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COPYRIGHT, 1913, DY
R. W. BROWN AND N. W. BARVES.
COPYRIGHT, 1913, IN Great BRITAIN.
ART OF WRITING ENGLISH
E. P. I
This book is the outgrowth of two convictions. The first of these is that greater emphasis ought to be placed upon the fact that writing is not merely self-expression, but communication; in other words, that composition must be regarded chiefly as “a double-ended process" in which the writer is successful only when he has produced the desired effect upon his audience. The second is that this communication through writing is an art, and must be studied very much as other arts are studied.
The authors have endeavored, first of all, to show the student that writing is a normal kind of activity. They have, therefore, thought it necessary to do more than state a few well-established principles and discuss the rhetorical forms of composition, important as these matters are. As may be observed in the introductory chapter, they believe that the student should early come into the learner's frame of mind by seeing the advantage of being able to write well. They are convinced, moreover, that when the student is once ready to learn, the teacher ought to help him find material in which he can have genuine interest, to guide him in making his vocabulary more serviceable, to show him what the actual processes of composing are, and to suggest means of testing the effectiveness of what he does. Unless the student can be brought in some such manner to feel that his work is a very natural kind of thing to do, he is likely to look upon all writing, as well as every course in composition, as something mechanical and quite removed from his life thing apart."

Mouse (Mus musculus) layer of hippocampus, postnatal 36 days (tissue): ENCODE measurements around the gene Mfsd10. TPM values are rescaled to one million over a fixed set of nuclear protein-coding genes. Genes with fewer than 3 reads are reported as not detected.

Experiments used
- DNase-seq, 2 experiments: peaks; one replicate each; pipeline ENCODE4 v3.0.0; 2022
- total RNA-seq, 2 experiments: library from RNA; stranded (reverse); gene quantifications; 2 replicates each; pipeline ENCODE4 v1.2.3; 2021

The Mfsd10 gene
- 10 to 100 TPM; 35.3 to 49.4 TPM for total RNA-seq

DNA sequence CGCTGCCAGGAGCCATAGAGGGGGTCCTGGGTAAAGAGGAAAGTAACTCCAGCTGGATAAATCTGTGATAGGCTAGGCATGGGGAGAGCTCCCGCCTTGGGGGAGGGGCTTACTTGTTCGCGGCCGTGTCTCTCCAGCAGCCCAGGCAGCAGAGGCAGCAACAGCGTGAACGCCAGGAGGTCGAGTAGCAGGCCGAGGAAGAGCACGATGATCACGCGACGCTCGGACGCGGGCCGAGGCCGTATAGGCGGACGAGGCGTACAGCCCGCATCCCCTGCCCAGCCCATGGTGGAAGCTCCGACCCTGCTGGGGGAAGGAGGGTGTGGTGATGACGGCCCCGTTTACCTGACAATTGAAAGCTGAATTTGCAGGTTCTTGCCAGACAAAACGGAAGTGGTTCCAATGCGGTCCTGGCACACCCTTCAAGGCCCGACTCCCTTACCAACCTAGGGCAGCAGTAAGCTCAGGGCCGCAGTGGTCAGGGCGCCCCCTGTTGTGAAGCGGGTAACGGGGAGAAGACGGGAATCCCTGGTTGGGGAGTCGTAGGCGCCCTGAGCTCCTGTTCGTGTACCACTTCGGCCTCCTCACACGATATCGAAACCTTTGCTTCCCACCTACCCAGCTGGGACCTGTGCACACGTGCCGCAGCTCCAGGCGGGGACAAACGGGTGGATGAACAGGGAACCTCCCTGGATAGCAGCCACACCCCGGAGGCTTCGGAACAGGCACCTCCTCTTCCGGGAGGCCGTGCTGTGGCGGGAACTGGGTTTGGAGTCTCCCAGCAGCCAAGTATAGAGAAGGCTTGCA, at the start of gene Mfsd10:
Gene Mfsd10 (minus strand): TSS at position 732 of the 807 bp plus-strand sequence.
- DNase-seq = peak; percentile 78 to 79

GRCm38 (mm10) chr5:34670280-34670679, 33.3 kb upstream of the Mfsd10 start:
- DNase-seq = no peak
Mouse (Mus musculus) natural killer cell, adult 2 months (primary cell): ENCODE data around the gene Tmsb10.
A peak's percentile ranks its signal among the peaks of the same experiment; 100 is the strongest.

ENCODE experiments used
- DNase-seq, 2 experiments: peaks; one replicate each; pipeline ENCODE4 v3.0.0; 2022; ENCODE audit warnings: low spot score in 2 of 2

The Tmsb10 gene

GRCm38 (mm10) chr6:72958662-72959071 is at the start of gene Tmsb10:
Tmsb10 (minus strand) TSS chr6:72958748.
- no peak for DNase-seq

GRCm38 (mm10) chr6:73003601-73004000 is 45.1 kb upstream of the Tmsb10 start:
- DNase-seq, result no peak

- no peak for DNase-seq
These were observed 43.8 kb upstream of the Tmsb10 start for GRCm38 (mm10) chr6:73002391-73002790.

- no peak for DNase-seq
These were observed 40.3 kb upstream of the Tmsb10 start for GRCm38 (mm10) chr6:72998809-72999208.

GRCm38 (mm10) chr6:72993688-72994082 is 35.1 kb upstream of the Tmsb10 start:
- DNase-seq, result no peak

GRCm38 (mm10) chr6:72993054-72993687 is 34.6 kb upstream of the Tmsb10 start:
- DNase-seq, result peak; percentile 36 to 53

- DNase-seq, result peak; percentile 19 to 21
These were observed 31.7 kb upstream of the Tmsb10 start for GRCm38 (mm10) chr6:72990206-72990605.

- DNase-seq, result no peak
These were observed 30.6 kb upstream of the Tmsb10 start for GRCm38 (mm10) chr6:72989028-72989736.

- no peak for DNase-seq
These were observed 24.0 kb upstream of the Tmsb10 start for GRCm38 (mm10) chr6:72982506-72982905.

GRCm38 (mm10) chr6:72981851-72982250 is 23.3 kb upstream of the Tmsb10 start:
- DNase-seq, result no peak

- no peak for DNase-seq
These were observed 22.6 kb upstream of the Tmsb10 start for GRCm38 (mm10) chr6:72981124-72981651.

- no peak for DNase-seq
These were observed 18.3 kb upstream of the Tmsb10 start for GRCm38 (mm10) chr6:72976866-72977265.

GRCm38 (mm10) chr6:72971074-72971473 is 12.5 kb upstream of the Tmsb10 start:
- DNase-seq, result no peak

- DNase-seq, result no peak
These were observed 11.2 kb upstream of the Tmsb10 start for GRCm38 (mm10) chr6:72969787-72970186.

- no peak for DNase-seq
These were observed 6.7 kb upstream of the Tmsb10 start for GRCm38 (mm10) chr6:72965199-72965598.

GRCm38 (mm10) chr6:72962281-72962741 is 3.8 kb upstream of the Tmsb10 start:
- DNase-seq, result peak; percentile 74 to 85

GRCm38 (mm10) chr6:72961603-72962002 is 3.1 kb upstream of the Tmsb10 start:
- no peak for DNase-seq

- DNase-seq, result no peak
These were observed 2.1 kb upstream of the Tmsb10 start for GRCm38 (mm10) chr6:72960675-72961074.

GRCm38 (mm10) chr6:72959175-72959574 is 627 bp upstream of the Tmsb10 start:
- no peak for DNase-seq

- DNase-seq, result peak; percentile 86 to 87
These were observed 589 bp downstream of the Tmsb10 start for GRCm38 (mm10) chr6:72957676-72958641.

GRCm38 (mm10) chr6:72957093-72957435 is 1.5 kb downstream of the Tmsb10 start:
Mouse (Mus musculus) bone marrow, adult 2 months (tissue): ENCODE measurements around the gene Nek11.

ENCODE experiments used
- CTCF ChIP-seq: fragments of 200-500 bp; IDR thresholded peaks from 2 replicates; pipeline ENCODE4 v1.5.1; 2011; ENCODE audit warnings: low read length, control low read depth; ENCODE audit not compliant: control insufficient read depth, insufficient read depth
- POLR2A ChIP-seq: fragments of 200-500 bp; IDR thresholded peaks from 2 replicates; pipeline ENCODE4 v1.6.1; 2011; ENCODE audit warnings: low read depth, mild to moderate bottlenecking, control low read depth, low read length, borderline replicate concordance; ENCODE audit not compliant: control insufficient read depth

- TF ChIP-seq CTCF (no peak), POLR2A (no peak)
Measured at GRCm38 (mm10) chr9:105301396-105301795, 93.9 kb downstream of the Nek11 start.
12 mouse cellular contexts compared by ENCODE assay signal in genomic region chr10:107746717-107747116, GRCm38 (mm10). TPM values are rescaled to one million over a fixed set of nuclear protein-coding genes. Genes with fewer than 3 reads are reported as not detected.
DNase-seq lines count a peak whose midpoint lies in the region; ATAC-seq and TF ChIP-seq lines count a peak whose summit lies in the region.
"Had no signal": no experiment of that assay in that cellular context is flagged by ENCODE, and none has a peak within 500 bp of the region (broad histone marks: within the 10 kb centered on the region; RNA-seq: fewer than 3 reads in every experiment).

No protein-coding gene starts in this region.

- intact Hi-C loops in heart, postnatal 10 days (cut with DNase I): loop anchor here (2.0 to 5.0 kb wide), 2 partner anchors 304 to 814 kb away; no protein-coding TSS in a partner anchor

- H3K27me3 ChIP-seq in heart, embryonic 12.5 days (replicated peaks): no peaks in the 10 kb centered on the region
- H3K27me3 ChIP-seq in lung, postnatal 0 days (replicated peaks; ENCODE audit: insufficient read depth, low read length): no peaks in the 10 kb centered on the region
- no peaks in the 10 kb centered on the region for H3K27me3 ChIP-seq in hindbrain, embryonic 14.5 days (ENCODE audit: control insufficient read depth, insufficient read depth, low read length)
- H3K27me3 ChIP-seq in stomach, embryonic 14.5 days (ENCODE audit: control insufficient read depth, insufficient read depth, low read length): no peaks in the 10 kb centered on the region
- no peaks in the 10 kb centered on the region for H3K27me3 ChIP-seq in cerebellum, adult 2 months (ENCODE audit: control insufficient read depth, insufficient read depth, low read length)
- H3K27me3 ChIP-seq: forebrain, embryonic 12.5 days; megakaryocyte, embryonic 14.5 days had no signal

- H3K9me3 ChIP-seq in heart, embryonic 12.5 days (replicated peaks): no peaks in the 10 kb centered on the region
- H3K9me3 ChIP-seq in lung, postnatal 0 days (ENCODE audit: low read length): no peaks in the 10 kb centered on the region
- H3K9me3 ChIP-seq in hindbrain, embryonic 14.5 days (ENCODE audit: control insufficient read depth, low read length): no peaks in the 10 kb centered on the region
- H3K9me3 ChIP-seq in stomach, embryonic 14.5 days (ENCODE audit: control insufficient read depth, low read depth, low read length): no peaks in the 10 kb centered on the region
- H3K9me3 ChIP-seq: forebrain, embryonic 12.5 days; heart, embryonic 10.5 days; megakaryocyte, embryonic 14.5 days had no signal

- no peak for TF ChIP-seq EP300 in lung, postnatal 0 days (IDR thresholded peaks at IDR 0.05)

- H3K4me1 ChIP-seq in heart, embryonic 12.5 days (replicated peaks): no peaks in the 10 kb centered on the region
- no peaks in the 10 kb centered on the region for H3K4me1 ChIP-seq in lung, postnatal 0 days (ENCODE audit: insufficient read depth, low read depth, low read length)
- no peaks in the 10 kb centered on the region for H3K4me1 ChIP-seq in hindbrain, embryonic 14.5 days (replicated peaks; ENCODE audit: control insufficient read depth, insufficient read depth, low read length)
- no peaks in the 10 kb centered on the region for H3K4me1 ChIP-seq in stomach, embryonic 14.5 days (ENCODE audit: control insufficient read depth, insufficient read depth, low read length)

The authors hold two or three other opinions about method of presentation. They believe it is a grave educational error to teach composition as if every attempt at writing were an effort to produce literature. On the other hand, they believe it is no